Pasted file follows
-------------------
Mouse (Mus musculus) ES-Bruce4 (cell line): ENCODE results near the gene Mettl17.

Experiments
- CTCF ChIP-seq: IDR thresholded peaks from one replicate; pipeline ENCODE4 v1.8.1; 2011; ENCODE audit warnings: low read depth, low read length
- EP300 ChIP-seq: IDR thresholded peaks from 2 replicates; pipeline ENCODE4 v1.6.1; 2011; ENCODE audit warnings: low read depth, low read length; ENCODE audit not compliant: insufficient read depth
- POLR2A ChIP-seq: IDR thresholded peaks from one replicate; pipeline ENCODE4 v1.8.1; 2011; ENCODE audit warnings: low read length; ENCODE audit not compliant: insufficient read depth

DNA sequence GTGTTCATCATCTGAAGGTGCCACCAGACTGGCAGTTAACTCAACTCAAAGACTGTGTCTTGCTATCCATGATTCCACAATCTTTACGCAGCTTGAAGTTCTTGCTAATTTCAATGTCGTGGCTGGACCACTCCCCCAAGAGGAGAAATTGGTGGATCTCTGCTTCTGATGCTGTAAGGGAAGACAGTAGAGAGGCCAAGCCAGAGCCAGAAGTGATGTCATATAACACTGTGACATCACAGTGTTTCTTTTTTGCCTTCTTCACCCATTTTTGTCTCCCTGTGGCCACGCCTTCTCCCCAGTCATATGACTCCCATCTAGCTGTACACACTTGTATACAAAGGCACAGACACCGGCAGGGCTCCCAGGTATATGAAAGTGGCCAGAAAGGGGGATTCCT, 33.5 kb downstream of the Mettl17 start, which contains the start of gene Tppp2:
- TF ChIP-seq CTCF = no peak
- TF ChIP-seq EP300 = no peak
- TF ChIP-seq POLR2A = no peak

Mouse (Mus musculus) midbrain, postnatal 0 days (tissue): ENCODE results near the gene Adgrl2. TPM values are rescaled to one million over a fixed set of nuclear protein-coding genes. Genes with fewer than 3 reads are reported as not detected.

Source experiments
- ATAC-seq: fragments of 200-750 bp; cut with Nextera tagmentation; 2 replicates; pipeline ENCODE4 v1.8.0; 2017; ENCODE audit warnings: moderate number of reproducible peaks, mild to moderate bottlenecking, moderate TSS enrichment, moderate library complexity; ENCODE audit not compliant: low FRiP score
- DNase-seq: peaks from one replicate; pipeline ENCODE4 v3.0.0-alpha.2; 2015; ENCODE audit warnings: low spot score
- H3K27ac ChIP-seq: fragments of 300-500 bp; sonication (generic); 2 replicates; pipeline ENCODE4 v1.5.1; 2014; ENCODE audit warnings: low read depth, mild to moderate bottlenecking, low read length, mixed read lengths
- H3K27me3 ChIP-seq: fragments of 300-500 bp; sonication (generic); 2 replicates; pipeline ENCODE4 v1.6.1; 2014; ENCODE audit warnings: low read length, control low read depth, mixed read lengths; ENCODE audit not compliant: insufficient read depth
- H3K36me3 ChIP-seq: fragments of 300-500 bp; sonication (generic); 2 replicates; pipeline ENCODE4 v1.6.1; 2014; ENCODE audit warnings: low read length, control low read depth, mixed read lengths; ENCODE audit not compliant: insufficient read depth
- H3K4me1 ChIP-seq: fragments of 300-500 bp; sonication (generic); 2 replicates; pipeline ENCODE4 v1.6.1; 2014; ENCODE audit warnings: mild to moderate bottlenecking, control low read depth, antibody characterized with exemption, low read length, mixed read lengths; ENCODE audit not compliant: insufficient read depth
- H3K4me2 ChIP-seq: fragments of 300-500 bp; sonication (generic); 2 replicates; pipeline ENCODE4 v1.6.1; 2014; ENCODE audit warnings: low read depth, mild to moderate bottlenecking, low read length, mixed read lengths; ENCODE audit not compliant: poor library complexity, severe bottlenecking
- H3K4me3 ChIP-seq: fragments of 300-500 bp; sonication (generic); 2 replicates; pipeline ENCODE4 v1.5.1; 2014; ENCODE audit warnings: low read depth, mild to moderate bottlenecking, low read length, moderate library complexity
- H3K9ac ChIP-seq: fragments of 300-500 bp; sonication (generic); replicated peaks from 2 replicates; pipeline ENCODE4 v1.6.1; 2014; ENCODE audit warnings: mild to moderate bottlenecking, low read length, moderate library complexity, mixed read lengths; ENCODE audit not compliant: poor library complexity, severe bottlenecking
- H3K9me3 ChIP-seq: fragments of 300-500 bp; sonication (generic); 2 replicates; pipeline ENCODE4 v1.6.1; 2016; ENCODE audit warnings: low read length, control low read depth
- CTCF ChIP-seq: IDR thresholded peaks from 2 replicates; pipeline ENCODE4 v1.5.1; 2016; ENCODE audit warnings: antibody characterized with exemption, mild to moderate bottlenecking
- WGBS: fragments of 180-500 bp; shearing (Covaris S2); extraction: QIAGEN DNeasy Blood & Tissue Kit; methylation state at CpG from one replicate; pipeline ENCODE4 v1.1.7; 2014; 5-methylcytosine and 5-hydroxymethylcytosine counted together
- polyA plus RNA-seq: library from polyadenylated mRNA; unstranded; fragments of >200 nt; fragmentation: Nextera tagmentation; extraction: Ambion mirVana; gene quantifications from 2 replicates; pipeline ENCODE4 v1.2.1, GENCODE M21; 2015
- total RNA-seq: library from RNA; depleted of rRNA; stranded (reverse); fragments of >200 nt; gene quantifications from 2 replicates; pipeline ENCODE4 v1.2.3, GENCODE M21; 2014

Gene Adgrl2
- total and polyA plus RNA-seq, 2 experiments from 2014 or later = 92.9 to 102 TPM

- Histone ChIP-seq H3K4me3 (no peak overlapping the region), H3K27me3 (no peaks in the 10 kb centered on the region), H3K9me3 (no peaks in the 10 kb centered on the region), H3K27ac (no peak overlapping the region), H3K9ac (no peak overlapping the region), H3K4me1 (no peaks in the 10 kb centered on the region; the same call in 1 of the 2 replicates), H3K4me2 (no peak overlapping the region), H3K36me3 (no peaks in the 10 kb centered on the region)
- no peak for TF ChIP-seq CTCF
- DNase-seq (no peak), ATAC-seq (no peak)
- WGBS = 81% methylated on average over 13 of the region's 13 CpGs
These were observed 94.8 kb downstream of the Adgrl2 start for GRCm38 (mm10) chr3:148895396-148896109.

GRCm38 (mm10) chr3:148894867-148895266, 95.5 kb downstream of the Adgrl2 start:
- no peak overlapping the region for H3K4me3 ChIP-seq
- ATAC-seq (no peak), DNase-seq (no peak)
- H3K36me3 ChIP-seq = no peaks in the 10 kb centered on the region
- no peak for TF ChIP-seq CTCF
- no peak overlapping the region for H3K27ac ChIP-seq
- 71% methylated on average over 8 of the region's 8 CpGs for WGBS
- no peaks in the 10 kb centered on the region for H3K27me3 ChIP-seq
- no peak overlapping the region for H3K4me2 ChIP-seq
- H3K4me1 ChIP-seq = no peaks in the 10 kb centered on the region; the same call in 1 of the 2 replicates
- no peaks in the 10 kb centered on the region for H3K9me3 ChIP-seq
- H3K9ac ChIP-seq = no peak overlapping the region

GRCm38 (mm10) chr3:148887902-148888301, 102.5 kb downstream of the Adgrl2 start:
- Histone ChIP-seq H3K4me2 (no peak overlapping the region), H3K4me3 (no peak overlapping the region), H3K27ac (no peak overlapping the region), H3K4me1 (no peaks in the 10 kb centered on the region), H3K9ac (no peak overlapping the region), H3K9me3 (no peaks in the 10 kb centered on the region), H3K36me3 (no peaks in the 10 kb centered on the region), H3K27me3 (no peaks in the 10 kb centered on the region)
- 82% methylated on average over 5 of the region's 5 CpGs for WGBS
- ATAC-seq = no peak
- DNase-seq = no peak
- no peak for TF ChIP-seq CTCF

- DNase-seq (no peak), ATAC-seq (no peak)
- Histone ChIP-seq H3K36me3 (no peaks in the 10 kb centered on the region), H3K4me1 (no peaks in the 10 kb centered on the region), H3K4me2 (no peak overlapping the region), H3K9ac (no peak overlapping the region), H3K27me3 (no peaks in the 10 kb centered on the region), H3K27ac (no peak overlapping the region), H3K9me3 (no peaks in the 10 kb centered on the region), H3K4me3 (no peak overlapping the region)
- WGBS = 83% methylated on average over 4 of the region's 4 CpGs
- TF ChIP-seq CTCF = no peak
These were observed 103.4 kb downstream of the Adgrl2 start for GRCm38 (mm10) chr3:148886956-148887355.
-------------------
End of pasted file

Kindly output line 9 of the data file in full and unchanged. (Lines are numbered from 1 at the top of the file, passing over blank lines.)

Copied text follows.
- TF ChIP-seq POLR2A = no peak